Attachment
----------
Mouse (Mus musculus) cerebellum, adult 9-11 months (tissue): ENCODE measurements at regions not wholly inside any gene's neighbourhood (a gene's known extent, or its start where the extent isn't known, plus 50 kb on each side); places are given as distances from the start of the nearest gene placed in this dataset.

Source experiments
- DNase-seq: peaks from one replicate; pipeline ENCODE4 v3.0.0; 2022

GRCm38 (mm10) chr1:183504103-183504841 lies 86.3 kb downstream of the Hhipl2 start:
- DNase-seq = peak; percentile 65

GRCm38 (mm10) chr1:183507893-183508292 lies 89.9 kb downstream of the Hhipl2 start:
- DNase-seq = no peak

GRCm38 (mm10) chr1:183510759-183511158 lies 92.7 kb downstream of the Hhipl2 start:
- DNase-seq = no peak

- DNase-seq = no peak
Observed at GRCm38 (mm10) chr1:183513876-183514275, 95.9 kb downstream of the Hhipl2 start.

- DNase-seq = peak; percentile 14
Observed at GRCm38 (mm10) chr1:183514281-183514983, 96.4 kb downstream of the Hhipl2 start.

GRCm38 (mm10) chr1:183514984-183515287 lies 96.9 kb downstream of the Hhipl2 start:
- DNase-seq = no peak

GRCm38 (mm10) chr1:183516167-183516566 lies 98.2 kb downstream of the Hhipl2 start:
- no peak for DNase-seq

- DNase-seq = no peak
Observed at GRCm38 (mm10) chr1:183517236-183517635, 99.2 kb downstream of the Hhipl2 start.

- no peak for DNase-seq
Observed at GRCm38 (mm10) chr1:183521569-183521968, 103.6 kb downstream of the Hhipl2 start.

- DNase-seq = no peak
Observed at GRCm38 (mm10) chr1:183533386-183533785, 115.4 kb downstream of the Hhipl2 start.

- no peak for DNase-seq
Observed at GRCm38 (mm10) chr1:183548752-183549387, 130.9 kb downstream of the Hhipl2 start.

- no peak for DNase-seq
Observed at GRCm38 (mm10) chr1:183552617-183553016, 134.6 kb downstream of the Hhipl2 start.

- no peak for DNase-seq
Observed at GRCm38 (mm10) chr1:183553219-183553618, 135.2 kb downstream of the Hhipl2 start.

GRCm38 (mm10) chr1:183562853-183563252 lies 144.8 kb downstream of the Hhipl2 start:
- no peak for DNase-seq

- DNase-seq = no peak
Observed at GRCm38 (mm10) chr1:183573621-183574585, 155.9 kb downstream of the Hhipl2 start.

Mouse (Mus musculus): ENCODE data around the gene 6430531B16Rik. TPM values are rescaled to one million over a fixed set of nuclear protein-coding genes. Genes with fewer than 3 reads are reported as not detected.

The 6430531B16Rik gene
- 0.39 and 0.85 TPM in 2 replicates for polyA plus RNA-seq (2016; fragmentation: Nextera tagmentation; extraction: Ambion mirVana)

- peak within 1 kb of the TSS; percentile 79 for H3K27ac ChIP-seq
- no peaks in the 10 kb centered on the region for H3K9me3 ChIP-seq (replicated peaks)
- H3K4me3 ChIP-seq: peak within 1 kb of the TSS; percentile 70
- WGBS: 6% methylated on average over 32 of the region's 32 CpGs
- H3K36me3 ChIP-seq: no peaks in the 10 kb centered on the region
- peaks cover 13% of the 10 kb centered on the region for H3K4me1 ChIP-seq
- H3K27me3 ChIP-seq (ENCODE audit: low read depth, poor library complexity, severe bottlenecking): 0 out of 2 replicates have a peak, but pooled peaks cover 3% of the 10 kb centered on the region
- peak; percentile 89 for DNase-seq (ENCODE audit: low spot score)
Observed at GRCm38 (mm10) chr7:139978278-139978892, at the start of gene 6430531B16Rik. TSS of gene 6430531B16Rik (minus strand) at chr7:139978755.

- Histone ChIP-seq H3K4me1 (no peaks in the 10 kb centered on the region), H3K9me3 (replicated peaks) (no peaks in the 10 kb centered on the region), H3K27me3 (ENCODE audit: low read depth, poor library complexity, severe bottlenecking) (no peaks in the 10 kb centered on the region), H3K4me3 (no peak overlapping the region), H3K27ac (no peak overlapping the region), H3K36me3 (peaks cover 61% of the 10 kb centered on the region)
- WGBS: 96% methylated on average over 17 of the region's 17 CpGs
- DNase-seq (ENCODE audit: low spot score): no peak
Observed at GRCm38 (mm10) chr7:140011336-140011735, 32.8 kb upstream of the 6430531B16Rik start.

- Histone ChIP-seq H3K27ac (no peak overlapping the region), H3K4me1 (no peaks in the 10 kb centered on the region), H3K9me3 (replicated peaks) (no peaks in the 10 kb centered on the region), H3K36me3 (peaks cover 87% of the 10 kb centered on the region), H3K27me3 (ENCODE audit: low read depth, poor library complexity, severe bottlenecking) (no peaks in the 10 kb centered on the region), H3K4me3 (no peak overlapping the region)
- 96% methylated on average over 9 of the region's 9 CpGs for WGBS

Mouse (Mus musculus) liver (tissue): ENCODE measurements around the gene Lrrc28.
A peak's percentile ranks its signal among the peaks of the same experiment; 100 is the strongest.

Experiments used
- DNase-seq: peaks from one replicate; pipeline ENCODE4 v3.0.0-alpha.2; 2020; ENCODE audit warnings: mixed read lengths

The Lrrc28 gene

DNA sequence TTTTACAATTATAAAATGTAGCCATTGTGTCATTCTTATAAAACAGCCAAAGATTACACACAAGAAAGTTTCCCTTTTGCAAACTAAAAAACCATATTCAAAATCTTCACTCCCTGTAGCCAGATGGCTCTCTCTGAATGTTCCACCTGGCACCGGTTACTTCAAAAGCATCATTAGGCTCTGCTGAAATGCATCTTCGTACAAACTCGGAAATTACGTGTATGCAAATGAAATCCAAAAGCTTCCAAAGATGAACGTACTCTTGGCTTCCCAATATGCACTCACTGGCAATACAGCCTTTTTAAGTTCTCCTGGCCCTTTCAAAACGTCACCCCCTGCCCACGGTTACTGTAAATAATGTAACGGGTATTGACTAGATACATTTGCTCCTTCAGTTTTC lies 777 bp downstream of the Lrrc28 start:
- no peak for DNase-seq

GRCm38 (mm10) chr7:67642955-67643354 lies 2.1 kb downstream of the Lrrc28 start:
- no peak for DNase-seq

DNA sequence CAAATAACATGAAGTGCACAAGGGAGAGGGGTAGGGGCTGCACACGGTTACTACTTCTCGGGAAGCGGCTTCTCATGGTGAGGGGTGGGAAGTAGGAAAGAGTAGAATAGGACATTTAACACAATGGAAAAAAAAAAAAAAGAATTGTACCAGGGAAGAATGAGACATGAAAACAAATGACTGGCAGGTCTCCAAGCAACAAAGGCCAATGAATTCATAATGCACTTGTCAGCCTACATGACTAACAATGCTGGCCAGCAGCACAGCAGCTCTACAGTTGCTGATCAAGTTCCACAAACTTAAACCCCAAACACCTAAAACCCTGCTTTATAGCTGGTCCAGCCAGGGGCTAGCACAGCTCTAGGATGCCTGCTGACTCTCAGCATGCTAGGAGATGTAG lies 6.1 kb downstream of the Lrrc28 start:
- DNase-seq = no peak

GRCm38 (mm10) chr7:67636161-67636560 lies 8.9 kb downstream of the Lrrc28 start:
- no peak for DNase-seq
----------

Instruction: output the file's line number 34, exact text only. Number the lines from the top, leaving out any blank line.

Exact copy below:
Mouse (Mus musculus): ENCODE data around the gene 6430531B16Rik. TPM values are rescaled to one million over a fixed set of nuclear protein-coding genes. Genes with fewer than 3 reads are reported as not detected.